Consider the possibilities: world peace, racial/gender harmony, financial security, and perfect health are just a few that come to mind. Even eternal youth wouldn’t totally be out of the question.
Neither would wage parity, though there’s a good chance that jobs and salaries probably don’t exist in such a fantastical world. And if they do, they likely prevail without the protections of human resources departments, labor unions, or anti-discrimination laws. Compensation would finally even out (bye-bye glass ceiling), and the long-standing executive pay ratio would shrink considerably.
But not disappear entirely.
Granted, it wouldn’t be too far-fetched to dream of more humbled CEO salaries—at least not in a world of happily-ever-afters—yet there is also an argument to be made for supporting higher executive pay. CEOs are accountable for their firms’ overall performance and also indebted to employees, suppliers, and customers. Surely, all that oversight and pressure is worthy of greater compensation, no?
Corporate America certainly thinks so. Over the last 35 years, the wage gap between S&P 500 company leaders and their employees has steadily increased, going from 41:1 in 1983 to a staggering 361:1 in 2017, according to AFL-CIO data.
“This...provides further proof of America’s income inequality crisis,” AFL-CIO Secretary-Treasurer Liz Shuler said. “Too many working people are struggling to get by, to afford the basics, to save for college, to retire with dignity, while CEOs are paying themselves more and more. Our economy works best when consumers have money to spend. That means raising wages for workers and reining in out-of-control executive pay.”
Easier said than done. Despite all the controversy surrounding exorbitant CEO pay, there have been few, if any, attempts to curb it. Retired King Broadcasting CEO and serial corporate director Steven Clifford—who admits to grabbing his fair share of the corner office jackpot—makes a case for base salaries and restricted stock in his 2017 book, “The CEO Pay Machine: How it Trashes America and How to Stop It.” Politicians, of course, have tried solving the issue through legislation, specifically by mandating non-binding shareholder votes on executive pay, but the results are only advisory.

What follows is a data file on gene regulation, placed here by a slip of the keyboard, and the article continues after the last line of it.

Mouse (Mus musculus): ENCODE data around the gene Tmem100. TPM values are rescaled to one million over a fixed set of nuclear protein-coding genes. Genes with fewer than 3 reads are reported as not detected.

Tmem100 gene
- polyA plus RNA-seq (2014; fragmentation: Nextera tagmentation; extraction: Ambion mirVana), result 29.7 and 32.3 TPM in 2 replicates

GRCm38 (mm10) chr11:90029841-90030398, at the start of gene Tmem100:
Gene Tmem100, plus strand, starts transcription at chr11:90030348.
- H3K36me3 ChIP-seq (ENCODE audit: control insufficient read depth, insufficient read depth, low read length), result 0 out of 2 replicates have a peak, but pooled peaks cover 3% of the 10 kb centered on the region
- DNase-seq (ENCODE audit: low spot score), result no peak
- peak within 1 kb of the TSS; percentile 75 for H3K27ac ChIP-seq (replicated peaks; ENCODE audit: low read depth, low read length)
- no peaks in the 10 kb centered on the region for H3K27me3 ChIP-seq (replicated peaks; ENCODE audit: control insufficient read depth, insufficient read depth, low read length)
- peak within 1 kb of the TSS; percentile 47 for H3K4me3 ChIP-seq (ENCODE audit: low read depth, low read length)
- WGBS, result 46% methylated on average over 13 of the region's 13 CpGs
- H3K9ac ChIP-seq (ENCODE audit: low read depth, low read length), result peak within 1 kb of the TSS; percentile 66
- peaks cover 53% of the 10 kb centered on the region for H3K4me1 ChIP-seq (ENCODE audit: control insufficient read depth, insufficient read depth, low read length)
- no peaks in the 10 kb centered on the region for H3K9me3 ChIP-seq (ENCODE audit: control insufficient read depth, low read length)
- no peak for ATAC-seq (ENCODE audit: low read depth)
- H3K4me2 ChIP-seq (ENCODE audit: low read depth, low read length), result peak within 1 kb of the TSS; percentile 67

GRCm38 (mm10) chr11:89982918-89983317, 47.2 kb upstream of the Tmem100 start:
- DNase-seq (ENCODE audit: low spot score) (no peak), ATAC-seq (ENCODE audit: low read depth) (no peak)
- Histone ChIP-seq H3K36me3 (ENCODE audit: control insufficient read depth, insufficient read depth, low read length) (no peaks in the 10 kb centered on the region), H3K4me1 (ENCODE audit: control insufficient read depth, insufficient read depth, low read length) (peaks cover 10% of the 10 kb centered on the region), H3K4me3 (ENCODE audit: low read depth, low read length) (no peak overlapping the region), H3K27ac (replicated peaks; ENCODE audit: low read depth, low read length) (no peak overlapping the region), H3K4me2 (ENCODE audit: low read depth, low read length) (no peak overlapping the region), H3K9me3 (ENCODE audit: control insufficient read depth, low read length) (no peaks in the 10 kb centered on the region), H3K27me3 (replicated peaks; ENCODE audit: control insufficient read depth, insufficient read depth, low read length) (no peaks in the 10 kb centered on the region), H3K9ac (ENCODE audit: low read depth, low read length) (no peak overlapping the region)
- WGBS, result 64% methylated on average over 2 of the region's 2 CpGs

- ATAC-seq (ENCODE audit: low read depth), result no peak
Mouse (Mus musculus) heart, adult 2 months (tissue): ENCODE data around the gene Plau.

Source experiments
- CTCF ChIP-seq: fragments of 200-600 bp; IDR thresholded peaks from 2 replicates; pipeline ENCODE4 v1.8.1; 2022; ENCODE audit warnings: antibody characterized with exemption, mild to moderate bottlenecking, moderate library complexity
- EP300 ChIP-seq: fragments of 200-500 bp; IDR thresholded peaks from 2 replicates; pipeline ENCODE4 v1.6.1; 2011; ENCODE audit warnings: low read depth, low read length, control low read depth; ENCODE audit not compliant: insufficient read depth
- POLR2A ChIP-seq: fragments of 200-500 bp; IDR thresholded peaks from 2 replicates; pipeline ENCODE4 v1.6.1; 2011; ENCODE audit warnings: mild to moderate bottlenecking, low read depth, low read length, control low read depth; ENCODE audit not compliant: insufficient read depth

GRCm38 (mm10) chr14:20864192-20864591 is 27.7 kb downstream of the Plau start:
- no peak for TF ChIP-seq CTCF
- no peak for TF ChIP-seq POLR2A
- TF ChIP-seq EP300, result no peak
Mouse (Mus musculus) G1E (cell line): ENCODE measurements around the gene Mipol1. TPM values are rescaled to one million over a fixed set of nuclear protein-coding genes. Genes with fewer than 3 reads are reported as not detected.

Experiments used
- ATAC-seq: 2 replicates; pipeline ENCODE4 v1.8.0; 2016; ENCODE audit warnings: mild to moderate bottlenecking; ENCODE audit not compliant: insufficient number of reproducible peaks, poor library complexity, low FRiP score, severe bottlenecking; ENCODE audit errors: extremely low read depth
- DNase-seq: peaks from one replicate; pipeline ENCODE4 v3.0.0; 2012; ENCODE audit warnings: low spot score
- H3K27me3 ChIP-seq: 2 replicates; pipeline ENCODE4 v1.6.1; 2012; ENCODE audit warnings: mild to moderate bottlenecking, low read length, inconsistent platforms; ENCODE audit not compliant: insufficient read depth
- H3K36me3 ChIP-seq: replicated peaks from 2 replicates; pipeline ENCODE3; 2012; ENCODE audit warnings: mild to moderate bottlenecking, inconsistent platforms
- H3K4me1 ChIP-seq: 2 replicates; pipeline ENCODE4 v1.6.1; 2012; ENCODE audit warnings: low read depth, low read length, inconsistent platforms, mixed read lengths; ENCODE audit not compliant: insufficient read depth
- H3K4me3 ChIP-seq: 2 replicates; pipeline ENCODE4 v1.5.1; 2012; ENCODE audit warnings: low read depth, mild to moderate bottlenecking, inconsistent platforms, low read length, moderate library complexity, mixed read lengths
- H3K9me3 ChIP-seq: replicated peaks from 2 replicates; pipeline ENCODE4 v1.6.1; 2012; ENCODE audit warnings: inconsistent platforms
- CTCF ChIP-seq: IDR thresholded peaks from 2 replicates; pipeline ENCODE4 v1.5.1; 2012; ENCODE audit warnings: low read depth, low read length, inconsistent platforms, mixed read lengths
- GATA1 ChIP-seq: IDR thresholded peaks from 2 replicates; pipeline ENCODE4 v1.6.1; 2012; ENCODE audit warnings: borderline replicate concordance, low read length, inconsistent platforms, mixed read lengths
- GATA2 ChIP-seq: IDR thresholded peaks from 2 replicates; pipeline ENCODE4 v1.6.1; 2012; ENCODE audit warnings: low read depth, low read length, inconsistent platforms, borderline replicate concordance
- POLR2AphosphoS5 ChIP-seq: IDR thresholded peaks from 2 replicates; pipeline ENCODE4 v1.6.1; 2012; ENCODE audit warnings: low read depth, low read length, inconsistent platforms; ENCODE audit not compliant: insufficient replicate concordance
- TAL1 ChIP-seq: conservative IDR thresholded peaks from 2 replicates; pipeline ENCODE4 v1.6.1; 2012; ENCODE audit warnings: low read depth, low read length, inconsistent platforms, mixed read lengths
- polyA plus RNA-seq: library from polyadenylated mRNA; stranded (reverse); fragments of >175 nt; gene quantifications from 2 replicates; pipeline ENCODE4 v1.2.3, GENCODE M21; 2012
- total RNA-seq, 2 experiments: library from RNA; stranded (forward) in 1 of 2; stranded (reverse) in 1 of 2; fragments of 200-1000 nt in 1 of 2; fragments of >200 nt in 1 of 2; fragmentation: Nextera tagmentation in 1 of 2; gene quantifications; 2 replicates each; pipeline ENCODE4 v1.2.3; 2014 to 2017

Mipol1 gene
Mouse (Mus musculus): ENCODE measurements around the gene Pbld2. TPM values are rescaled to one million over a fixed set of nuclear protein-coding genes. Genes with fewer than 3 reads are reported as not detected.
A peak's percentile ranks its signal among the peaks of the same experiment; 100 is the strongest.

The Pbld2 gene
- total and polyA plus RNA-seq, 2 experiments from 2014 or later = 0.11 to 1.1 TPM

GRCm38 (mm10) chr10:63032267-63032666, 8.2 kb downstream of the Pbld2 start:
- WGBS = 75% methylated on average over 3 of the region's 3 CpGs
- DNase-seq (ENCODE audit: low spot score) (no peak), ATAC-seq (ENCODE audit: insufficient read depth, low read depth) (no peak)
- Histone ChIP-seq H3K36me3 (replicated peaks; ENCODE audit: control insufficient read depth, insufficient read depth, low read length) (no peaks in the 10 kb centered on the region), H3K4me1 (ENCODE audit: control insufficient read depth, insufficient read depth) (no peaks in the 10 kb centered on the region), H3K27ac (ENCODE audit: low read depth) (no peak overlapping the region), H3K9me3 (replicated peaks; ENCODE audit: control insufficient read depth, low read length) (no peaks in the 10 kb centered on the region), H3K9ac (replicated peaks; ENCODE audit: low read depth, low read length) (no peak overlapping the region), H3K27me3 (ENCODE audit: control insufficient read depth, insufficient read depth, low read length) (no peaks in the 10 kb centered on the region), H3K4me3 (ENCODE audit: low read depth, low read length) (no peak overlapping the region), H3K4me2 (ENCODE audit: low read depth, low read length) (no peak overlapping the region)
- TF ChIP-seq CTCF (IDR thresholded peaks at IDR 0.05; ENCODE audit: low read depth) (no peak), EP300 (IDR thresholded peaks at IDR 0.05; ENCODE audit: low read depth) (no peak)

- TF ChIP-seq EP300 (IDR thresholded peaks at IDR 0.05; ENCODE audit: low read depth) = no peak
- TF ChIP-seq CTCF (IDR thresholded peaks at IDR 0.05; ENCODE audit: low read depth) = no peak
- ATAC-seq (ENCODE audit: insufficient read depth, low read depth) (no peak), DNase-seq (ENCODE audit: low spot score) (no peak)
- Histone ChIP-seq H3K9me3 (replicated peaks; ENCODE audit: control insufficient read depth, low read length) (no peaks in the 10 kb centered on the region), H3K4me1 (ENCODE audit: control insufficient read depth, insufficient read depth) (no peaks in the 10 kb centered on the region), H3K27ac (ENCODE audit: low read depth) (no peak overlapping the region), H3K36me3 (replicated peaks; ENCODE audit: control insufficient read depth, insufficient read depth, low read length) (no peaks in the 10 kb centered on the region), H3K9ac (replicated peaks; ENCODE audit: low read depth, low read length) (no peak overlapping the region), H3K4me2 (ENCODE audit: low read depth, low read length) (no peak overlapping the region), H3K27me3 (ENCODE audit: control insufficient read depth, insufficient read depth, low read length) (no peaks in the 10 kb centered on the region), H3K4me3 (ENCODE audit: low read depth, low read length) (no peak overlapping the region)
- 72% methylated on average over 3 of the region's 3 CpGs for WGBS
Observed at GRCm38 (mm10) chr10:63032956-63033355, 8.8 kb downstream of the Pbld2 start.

Now, the U.S. Securities and Exchange Commission (SEC) is taking its best shot via a CEO pay ratio disclosure law that took effect this year. Though eyebrow-raising, the data is unlikely to spawn any meaningful salary reforms because the disclosures are mainly designed to be an informational tool rather than an impetus for change.
“Bottom line, it’s not telling us anything about income inequality that we didn’t already know,” Dan Marcec, director of content at executive pay data firm Equilar, told the financial information website MarketWatch in May.
Indeed, the disclosures may prove more pointless than motivational in effecting change, but the data nevertheless is sobering. Healthcare, for example, has one of the highest CEO-worker pay ratios (150:1) of any industry, playing third string to the consumer discretionary and staples sectors, Equilar statistics show. Not surprisingly, the ratios are proportionate to size: The largest firms (more than 43,000 workers) have the biggest wage gaps, while the smallest firms (less than 2,310 employees) boast the lowest disparities.
That pattern is clearly evident in the medtech sector, where OEMs like J&J, Baxter, 3M, Abbott Labs, Stryker, and Boston Scientific beget significantly larger pay ratios last year than their small- and medium-sized counterparts. J&J’s whopping 452:1 ratio, for instance, makes Intuitive Surgical’s 32:1 quotient seem like a bargain—until company size, workforce, job duties, and revenues are considered.
J&J CEO/Board Chairman Alex Gorsky last year earned nearly six times the $5.06 million salary of Intuitive Surgical President/CEO Gary S. Guthart, Ph.D., according to Bloomberg data. In fairness, though, J&J’s workforce of 134,000 is 37 times greater than Intuitive Surgical’s (3,625), and the gargantuan entity generated substantially more revenue in 2017 than the smaller company—$76.4 billion to $3.1 billion. Contrarily, Intuitive Surgical’s median employee salary is more than double that of J&J ($157,491 to $66,000).
Other medical device OEMs have similarly high CEO pay ratios: Baxter recorded a 355:1 disparity last year, 3M generated a 324:1 gap, Abbott produced a 251:1 inequity, and Danaher elicited a 218:1 ratio. Edwards Lifesciences, Stryker, Boston Scientific, and GE followed in sequence with 215:1, 209:1, 205:1, and 157:1 wage gaps, respectively.
Zimmer Biomet and W.R. Grace & Co. proved to be exceptions to the large firm-large pay ratio rule. Zimmer Biomet’s salary imbalance was 88:1 last year, while the discrepancy at W.R. Grace was 74:1.
While they are significantly lower than those of their peers, the salary gaps at Zimmer Biomet and W.R. Grace may not be entirely accurate. Analysts note the SEC allows flexibility concerning wage calculations, and the differences can provide deceptively high or low salary information for both median worker pay and CEO compensation. Zimmer Biomet President/CEO Bryan C. Hanson, for example, earns a $1.05 million base salary and was given a $573,000 cash bonus upon assuming the position. He was also awarded $7.1 million in stock options and $8.58 million in “replacement” stock to recoup the shares he forfeited to his former employer, Medtronic.
“We encourage anyone looking at these numbers to read them with an open and curious mind and to investigate the fundamentals that went into the calculations,” Jamie Teo, an associate director for compensation consultancy Willis Towers Wilson, told CBS News this past spring. “That’s important rather than assuming the numbers are an indication of whether a company may be overpaying or underpaying their employees.”